Protopan 400 @400 in HC-110 dilution B

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News: New premiums in Ferrania color reversal film resurrection

The above image, linked from the Kickstarter campaign, shows what 75% of the money raised will be paying for.

It seems wrong to post two Kickstarter posts in a row, but I’d be remiss if I did not talk about the resurrection of the 3M reversal film that quietly disappeared many years ago. There is a goal-met Kickstarter campaign for it, and the stretches keep getting better. I really like the approach they’re taking to creating a sustainable process for producing the film. And, let’s face it–there is not a whole lot of color reversal film being made, so I say take advantage of what’s new and help support further production of it. They have options in 35mm and 120 still, as well as Super 8mm and 16mm motion film, including some fun “I was here first” promotions in the form of display boxes and numbered films. You can even name a factory room after yourself! Read more…

News: CineStill Launches Kickstarter Campaign to Make 120 Film

I still have yet to shoot the two rolls of CineStill 35mm film that I bought from Freestyle Photo months ago (many months ago). I guess I haven’t been in the presence of anything dramatic enough in tungsten light to warrant burning a roll. Anyway, that’s my own problem and I’ll shut up about it. Read more…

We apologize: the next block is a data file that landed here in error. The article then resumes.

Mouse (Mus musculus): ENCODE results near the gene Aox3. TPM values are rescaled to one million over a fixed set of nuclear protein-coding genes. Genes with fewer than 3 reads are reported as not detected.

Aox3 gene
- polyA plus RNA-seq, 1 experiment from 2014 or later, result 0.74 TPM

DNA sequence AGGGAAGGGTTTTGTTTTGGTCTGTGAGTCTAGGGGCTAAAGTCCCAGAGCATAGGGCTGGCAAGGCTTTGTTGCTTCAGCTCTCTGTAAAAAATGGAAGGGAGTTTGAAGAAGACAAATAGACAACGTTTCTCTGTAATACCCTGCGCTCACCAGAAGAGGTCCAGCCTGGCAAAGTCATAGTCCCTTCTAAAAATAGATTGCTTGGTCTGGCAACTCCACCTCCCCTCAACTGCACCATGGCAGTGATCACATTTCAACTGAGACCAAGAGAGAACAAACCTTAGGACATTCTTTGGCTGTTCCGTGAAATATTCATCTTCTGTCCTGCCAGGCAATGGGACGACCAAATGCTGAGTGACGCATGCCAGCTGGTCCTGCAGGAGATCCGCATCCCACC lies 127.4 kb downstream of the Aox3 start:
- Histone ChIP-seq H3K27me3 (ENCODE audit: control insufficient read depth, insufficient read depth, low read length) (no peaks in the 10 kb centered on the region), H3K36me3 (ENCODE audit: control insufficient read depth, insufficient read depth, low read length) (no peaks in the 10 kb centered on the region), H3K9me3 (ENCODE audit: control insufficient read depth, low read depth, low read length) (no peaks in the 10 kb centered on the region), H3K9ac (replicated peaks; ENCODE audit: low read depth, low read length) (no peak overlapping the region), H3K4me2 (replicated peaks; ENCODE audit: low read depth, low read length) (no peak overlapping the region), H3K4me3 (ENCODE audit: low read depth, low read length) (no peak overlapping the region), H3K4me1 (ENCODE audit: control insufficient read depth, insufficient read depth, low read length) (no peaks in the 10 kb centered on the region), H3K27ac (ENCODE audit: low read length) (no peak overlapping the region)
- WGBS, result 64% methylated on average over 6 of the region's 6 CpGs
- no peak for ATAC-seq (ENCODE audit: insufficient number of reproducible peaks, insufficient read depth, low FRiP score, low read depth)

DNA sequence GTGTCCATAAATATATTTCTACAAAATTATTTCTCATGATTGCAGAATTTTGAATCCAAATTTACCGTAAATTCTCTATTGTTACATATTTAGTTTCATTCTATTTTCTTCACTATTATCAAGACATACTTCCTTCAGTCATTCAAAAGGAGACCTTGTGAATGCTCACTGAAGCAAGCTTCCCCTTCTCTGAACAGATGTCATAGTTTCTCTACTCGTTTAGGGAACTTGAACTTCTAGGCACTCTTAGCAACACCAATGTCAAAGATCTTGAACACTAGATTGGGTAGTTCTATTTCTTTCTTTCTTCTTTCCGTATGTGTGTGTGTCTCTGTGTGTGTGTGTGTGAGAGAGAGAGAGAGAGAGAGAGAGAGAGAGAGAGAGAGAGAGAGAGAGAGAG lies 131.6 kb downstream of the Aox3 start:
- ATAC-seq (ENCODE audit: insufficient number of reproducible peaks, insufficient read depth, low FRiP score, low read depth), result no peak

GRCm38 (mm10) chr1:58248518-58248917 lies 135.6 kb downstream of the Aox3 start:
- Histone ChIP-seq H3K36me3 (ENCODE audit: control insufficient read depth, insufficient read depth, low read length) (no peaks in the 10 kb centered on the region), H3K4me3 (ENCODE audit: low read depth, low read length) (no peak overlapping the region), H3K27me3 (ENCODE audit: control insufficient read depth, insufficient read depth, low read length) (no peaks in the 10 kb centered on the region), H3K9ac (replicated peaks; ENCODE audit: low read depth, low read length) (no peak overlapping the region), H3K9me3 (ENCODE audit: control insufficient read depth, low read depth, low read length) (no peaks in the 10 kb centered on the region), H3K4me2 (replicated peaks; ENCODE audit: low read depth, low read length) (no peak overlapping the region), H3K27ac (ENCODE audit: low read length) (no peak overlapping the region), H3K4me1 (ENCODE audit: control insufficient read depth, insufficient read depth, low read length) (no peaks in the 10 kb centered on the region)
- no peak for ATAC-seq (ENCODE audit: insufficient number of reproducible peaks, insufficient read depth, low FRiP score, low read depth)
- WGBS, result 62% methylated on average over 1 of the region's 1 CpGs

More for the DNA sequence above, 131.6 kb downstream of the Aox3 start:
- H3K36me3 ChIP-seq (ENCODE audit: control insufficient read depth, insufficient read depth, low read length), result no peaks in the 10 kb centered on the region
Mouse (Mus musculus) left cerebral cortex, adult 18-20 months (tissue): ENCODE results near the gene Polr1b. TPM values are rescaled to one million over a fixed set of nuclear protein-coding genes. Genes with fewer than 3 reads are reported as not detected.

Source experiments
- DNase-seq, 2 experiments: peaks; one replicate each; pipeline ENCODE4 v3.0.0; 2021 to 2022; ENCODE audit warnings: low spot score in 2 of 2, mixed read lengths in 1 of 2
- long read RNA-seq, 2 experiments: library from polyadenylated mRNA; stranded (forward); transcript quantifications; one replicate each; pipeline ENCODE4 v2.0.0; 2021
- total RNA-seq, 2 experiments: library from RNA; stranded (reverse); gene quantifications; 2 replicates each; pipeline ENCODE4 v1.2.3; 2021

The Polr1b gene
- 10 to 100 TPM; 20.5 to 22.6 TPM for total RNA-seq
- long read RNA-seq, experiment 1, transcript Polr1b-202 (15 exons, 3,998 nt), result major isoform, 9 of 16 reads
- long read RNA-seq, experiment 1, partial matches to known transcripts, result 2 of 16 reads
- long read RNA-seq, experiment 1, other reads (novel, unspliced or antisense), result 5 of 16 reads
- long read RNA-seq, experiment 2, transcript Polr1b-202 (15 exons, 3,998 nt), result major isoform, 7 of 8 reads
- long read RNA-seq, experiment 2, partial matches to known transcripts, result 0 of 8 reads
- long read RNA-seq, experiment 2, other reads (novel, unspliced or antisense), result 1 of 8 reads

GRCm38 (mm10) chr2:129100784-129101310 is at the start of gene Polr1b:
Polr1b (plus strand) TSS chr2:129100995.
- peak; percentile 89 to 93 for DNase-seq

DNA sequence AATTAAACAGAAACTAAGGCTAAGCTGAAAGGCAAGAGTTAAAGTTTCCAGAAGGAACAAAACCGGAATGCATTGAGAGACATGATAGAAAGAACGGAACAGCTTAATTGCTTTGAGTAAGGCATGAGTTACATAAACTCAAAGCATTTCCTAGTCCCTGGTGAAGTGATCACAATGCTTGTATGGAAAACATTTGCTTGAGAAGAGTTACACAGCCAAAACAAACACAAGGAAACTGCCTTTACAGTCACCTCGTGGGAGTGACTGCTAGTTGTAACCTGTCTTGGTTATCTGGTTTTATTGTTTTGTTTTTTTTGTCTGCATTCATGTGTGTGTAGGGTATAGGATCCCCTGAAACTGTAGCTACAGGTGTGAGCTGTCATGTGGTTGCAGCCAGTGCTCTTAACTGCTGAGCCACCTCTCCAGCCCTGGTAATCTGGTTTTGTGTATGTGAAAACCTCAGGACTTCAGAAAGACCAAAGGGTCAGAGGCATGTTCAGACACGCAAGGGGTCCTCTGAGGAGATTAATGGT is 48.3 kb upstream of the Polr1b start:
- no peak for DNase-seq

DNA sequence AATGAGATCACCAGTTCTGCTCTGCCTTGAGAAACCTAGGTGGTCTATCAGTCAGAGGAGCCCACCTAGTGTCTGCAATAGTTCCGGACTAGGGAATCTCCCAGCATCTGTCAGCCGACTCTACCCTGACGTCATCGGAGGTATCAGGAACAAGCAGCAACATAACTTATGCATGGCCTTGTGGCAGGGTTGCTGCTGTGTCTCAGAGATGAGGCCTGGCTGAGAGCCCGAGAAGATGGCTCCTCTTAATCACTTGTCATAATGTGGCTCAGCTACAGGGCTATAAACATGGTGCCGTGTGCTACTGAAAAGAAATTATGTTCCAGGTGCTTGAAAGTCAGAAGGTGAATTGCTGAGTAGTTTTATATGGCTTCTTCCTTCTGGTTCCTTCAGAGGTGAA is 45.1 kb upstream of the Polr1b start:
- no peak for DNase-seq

A redwood forest, my Hasselblad, and Tri-X

Black and white photograph of a redwood forest.

Redwood in shadow. Hasselblad 500C/M, 80mm Planar, Tri-X, Diafine.

The Bay area of northern California is one of my favorite places to visit. The parks are awe-inspiring and easily accessible. The diversity of flora and fauna is wonderful to take in, especially with a child along for the hike. In fact, my son makes most of our hiking decisions, based on which birds of prey he wants to see. Read more…

One portrait of an author, four films

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My dear friend Marcus Baram is coming out with a book shortly, and he asked me to take the obligatory author photo for the dustjacket. I was flattered of course and said “yes!” immediately. The book is Pieces of a Man, an autobiography of the brilliant Gil Scott-Heron.
As with any photography project of mine (including walking the dog), I practically had an anxiety attack over which cameras and films to use. I wanted to bring it all over to Marcus’s photogenic Brooklyn stoop on my bike, so my panicked “screw it, I’m taking everything!” didn’t ultimately work. I’m serious–I had the Hasselblad and three lenses, 40/80/150; two Leica M bodies and three lenses there: 25, 50, and 90; a shitload of film. And by that I mean way more film than I could shoot in a week, much less an hour. Read more…

TMZ – it’s not just for celebrity meltdowns

T-Max P3200, also known as TMZ (on the rebate, or edge of the film), is a film I only very occasionally love. Pushing Tri-X is usually a better solution for me when I’m shooting in low light. But every once in a while I look at the pile of TMZ I still have, shrug my shoulders, and let ‘er rip.

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I took this with a Ricoh GR1 and developed it in Rodinal (my first time developing TMZ in Rodinal). It’s perfect.

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Checking out APH09 with Tri-X and Plus-X

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Black Slim Devil (22mm lens, fixed shutter) and Arista Premium 400 (Tri-X) developed in APH 09